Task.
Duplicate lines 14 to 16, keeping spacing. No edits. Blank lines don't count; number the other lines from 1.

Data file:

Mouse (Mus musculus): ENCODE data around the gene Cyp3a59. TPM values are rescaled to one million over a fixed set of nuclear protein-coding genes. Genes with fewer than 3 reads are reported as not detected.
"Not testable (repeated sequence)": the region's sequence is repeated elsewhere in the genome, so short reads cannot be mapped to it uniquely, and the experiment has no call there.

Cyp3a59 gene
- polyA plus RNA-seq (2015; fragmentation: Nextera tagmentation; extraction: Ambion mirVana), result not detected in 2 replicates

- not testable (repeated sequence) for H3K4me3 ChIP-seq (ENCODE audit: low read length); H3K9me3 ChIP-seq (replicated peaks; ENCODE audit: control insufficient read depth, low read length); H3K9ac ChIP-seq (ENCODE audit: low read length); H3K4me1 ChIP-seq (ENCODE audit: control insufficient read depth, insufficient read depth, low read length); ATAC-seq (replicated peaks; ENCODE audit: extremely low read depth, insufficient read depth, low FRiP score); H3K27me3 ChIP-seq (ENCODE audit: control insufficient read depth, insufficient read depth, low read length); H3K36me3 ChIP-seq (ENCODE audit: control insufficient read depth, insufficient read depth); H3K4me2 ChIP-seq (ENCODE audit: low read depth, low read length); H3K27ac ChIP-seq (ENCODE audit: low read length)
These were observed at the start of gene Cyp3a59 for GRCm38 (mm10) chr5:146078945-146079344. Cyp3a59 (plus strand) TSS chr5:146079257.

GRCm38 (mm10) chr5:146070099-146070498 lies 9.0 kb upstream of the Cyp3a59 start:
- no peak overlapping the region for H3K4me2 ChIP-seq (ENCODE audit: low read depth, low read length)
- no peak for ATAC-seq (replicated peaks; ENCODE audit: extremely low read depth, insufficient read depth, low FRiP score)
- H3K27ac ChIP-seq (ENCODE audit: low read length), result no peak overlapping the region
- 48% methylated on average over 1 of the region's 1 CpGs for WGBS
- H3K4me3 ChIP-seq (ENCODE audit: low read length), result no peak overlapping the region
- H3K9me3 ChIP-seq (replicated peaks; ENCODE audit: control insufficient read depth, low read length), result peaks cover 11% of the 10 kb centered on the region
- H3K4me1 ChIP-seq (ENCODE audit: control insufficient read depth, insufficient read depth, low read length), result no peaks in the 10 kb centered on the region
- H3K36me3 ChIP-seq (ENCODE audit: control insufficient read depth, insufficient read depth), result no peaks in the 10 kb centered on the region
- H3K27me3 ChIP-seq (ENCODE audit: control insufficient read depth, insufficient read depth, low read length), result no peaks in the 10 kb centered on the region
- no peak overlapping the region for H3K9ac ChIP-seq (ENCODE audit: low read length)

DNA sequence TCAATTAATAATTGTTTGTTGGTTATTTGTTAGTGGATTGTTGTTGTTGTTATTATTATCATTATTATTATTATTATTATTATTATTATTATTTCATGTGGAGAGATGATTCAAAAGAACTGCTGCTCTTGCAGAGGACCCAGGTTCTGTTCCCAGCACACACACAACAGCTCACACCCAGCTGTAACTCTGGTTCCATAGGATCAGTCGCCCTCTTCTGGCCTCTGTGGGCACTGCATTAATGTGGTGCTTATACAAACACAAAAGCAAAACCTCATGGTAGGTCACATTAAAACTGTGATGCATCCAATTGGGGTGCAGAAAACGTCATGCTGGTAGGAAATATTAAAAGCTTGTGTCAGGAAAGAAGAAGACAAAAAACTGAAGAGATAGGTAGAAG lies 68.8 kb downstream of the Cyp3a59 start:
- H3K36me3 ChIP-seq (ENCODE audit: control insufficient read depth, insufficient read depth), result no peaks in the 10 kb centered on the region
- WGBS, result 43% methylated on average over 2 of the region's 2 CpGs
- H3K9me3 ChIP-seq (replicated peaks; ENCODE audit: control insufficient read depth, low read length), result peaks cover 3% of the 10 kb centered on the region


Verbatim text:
- H3K4me1 ChIP-seq (ENCODE audit: control insufficient read depth, insufficient read depth, low read length), result no peaks in the 10 kb centered on the region
- H3K36me3 ChIP-seq (ENCODE audit: control insufficient read depth, insufficient read depth), result no peaks in the 10 kb centered on the region
- H3K27me3 ChIP-seq (ENCODE audit: control insufficient read depth, insufficient read depth, low read length), result no peaks in the 10 kb centered on the region